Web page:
Anatomy of Rib Cage

The anatomy of the rib cage in the human body contains twelve pairs of ribs, twelve thoracic vertebrae with one sternum and ten costal cartilages. It is a semi-solid bony and cartilaginous structure.

The rib cage is also called the thoracic cage. It makes up the thorax or chest segment of our body, which exists between the neck and abdomen.

The skeleton around the thorax is an osteocartilaginous cage. It is a part of the axial skeleton. The rib cage protects and supports the underlying organs in the thoracic cavity, i.e. lungs and heart.

Thus, it aids in respiratory and circulatory mechanisms. Rib cage generally seems narrow superiorly and broader inferiorly.
Here, one interesting fact is that women have smaller ribcages than men.

This post describes the meaning and anatomy of the rib cage. Also, you will find the parts and function of each component of the thoracic cage.

Content: Anatomy of Rib Cage

  1. Meaning
  2. Anatomy
  3. Functions
  4. Parts
  5. Conclusion

Meaning of Rib Cage

It is a part of a rib-vertebral-sternal complex surrounding the thorax of the human body. The thoracic cage includes twelve pairs of ribs. These pairs attach to the corresponding sites of the sternum and the thoracic vertebral column.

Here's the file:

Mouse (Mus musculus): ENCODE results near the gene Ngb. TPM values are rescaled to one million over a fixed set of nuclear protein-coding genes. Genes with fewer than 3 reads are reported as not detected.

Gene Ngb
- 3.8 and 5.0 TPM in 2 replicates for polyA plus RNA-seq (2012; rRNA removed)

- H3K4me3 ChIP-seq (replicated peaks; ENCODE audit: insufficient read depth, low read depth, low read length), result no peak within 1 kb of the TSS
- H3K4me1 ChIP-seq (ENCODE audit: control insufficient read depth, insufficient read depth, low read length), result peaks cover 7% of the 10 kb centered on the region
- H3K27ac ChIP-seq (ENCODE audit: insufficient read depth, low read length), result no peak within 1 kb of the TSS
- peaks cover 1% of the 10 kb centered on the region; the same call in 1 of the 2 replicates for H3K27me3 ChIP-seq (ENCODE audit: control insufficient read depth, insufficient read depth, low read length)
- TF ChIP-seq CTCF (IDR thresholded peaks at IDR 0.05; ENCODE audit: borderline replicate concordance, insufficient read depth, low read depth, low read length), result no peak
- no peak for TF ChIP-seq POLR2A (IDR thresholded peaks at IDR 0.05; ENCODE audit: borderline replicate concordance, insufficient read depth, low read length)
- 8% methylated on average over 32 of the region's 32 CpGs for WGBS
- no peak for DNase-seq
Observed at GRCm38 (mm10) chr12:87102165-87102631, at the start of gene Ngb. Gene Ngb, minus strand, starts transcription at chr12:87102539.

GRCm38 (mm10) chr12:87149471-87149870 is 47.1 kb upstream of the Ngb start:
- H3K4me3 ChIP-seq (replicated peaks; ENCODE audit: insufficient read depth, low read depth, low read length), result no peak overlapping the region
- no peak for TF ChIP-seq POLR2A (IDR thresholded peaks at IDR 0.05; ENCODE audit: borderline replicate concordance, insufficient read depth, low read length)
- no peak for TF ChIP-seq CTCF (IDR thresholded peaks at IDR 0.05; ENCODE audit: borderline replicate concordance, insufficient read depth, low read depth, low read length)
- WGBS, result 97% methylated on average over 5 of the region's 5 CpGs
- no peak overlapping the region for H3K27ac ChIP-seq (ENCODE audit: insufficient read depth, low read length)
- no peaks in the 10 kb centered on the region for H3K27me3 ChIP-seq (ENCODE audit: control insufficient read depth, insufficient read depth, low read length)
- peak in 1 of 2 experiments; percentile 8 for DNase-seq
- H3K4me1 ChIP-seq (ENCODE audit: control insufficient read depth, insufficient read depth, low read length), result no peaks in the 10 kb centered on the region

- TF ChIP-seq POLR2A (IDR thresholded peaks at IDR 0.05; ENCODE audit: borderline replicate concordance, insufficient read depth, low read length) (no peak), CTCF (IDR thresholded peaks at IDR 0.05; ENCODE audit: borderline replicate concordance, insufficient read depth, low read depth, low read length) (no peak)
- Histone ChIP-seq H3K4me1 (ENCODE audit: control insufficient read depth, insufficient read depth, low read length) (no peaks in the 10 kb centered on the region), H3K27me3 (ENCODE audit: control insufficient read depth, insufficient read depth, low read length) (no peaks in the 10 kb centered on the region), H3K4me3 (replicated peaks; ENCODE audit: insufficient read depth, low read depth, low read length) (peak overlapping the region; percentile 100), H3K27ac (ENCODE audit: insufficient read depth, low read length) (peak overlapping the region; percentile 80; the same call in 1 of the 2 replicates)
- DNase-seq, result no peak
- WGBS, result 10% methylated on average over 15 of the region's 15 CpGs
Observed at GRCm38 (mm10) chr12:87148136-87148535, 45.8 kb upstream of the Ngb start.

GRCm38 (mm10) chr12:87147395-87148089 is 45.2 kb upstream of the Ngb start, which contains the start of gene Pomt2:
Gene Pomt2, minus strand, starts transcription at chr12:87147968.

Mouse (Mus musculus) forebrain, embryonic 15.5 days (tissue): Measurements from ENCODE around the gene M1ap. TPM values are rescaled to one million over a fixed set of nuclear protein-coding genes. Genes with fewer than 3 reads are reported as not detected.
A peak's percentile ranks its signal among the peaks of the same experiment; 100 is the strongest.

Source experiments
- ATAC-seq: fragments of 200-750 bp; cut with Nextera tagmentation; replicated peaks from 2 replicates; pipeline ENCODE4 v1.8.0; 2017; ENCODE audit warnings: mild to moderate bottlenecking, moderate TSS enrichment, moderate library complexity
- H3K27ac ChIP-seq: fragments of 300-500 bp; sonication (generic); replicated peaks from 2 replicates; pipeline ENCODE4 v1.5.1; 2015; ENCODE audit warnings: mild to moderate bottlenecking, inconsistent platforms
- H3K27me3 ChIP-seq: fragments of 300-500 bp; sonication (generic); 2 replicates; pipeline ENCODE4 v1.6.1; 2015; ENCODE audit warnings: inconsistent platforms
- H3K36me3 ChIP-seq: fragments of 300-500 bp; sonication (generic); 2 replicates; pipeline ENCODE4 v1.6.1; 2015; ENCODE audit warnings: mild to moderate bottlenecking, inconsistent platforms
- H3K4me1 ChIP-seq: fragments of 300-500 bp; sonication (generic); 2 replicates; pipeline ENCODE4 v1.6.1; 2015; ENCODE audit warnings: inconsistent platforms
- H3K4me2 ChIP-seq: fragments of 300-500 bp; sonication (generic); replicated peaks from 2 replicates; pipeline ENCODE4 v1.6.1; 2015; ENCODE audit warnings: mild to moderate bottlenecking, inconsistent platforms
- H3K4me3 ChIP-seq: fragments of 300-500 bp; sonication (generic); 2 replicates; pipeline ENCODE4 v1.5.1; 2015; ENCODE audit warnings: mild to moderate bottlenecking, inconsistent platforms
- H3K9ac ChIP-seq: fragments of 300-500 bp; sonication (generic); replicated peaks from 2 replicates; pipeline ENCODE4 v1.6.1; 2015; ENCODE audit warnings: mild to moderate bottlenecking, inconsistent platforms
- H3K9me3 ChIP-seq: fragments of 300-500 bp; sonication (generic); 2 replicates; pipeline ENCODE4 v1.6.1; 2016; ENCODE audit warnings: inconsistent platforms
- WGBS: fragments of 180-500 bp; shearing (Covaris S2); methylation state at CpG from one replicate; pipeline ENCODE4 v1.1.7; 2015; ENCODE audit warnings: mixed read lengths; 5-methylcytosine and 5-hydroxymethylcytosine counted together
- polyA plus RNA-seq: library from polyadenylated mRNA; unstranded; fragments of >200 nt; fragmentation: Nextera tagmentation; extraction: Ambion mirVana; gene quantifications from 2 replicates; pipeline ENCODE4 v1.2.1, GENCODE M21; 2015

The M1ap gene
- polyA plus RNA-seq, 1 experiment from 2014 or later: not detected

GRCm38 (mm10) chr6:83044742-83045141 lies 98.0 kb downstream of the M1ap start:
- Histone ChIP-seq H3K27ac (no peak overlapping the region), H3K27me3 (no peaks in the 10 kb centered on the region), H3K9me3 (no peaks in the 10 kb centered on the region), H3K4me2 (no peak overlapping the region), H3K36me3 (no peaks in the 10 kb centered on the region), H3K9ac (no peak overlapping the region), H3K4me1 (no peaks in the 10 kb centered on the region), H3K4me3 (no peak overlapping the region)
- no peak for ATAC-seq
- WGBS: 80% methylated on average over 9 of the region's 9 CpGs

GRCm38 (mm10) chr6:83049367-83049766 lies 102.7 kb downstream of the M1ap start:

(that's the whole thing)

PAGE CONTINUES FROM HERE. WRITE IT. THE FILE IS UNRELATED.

• Posterior view: The rib cage appears flattened posteriorly. The posterior T1 to T12 section of the vertebral column forms a pair of twelve ribs.
  • Anterior view: It has a dome shape. The first ten ribs move anteriorly to the sternum or breast bone via hyaline costal bones. And the last two ribs remain free.

Rib Cage Anatomy

We will discuss each component and structure of the rib cage in detail in the upcoming sections. But, before proceeding to that, let us take a brief overview of the rib cage anatomy.

rib cage anatomy

The thoracic spine supports the rib cage posteriorly. A human body has 12 thoracic vertebrae to which the head of 24 ribs articulates with the vertebral body’s demi facets. Whereas, the tubercle of the 24 ribs articulates with the costal facets of the vertebral arch.

Humans have 24 ribs that curve towards the anterior part of the sternum.

  • True or vertebrosternal ribs (1 to 7 pairs) directly articulate with the sternum’s specific region.
  • In contrast, the thoracic cage has 8 to 10 pairs of false ribs. The 8th to 10th pair of ribs connect with the costal cartilage of the seventh rib.
  • The 11th and 12th pairs of ribs are the floating ribs. These ribs have no connection with the costal cartilage and sternum.

Intercostal space is the vacant space between the two adjacent ribs. Nerves, lymph nodes, arteries, veins and muscles occupy the intercostal spaces. The sternal ends of 20 ribs articulate to the sternum via hyaline cartilages. The articulation can be direct or indirect.

Costal or hyaline cartilage appears colourless, connecting ribs to the sternum. It contributes flexibility to the rib cage that expands or contracts during breathing. Additionally, costal cartilages constitute the anterior segment of the chest wall.

The human’s rib cage comprises ten costal cartilages bilaterally for the first 10 pairs of ribs. The first seven ribs form one of the seven costochondral joints.